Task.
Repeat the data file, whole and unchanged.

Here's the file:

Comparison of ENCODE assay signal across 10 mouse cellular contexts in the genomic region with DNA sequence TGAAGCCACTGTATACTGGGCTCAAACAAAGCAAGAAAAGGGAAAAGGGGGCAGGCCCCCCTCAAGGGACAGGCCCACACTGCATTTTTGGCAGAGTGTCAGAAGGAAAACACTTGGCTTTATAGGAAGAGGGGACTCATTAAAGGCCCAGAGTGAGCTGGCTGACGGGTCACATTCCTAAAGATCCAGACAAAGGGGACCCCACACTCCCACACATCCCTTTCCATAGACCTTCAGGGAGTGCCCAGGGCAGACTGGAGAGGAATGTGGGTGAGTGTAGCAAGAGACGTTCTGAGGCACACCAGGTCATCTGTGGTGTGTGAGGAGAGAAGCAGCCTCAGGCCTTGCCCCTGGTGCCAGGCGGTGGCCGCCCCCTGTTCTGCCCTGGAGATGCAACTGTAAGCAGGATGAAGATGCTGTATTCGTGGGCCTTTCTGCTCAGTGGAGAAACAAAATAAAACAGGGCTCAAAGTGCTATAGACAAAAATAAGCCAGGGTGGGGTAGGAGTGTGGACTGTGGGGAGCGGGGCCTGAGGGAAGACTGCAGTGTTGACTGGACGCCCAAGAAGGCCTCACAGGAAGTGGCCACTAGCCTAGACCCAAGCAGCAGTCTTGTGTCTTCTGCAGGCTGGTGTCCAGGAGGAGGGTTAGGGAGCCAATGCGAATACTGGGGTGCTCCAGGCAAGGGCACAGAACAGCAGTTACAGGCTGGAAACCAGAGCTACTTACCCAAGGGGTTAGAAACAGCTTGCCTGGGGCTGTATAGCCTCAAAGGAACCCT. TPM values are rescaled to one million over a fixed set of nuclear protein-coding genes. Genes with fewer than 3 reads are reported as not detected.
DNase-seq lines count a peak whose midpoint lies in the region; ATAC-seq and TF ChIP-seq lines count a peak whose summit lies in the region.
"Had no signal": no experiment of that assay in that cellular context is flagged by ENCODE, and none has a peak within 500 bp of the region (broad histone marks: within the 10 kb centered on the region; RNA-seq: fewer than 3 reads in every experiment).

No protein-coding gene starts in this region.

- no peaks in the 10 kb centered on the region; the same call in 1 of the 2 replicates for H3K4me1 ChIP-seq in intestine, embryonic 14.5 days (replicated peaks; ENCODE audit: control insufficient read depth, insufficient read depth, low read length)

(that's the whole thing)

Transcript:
Comparison of ENCODE assay signal across 10 mouse cellular contexts in the genomic region with DNA sequence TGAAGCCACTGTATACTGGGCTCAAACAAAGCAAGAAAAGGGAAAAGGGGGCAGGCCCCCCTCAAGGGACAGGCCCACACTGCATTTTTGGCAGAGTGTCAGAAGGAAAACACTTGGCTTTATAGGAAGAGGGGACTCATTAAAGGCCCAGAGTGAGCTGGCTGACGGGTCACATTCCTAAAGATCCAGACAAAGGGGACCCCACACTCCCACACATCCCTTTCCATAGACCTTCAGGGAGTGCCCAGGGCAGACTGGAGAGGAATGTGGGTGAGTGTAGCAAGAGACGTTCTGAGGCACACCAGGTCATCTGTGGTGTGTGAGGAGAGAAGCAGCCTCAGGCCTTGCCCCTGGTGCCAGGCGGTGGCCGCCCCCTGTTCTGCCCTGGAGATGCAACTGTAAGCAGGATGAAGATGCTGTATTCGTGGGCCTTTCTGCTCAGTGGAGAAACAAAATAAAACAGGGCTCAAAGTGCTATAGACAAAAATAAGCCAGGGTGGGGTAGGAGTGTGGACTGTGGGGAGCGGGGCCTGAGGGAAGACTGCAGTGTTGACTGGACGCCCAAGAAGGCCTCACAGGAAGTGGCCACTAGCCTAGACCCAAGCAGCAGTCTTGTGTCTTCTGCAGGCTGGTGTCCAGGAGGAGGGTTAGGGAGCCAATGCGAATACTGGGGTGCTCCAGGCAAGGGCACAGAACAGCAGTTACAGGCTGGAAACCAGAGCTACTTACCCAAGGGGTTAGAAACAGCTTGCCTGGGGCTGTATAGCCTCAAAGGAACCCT. TPM values are rescaled to one million over a fixed set of nuclear protein-coding genes. Genes with fewer than 3 reads are reported as not detected.
DNase-seq lines count a peak whose midpoint lies in the region; ATAC-seq and TF ChIP-seq lines count a peak whose summit lies in the region.
"Had no signal": no experiment of that assay in that cellular context is flagged by ENCODE, and none has a peak within 500 bp of the region (broad histone marks: within the 10 kb centered on the region; RNA-seq: fewer than 3 reads in every experiment).

No protein-coding gene starts in this region.

- no peaks in the 10 kb centered on the region; the same call in 1 of the 2 replicates for H3K4me1 ChIP-seq in intestine, embryonic 14.5 days (replicated peaks; ENCODE audit: control insufficient read depth, insufficient read depth, low read length)